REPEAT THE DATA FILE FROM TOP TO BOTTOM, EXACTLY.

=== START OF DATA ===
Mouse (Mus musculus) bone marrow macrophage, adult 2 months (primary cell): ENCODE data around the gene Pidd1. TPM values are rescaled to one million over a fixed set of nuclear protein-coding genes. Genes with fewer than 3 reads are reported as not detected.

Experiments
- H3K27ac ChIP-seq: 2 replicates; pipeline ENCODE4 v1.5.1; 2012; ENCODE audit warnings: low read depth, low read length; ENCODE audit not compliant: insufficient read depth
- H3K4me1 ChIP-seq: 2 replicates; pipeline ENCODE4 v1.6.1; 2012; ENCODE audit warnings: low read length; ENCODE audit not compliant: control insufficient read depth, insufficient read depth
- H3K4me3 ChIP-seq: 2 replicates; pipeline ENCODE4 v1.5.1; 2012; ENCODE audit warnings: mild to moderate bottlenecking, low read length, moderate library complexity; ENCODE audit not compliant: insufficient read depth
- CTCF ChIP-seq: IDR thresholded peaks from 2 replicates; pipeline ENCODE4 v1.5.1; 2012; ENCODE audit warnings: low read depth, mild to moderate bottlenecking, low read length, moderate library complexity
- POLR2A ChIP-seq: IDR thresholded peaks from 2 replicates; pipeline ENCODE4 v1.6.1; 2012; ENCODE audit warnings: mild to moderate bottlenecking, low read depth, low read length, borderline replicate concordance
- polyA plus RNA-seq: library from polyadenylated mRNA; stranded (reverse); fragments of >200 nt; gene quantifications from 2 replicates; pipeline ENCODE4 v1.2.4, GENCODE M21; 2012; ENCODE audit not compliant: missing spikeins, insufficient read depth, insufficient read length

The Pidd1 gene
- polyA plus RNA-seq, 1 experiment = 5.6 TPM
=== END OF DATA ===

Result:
Mouse (Mus musculus) bone marrow macrophage, adult 2 months (primary cell): ENCODE data around the gene Pidd1. TPM values are rescaled to one million over a fixed set of nuclear protein-coding genes. Genes with fewer than 3 reads are reported as not detected.

Experiments
- H3K27ac ChIP-seq: 2 replicates; pipeline ENCODE4 v1.5.1; 2012; ENCODE audit warnings: low read depth, low read length; ENCODE audit not compliant: insufficient read depth
- H3K4me1 ChIP-seq: 2 replicates; pipeline ENCODE4 v1.6.1; 2012; ENCODE audit warnings: low read length; ENCODE audit not compliant: control insufficient read depth, insufficient read depth
- H3K4me3 ChIP-seq: 2 replicates; pipeline ENCODE4 v1.5.1; 2012; ENCODE audit warnings: mild to moderate bottlenecking, low read length, moderate library complexity; ENCODE audit not compliant: insufficient read depth
- CTCF ChIP-seq: IDR thresholded peaks from 2 replicates; pipeline ENCODE4 v1.5.1; 2012; ENCODE audit warnings: low read depth, mild to moderate bottlenecking, low read length, moderate library complexity
- POLR2A ChIP-seq: IDR thresholded peaks from 2 replicates; pipeline ENCODE4 v1.6.1; 2012; ENCODE audit warnings: mild to moderate bottlenecking, low read depth, low read length, borderline replicate concordance
- polyA plus RNA-seq: library from polyadenylated mRNA; stranded (reverse); fragments of >200 nt; gene quantifications from 2 replicates; pipeline ENCODE4 v1.2.4, GENCODE M21; 2012; ENCODE audit not compliant: missing spikeins, insufficient read depth, insufficient read length

The Pidd1 gene
- polyA plus RNA-seq, 1 experiment = 5.6 TPM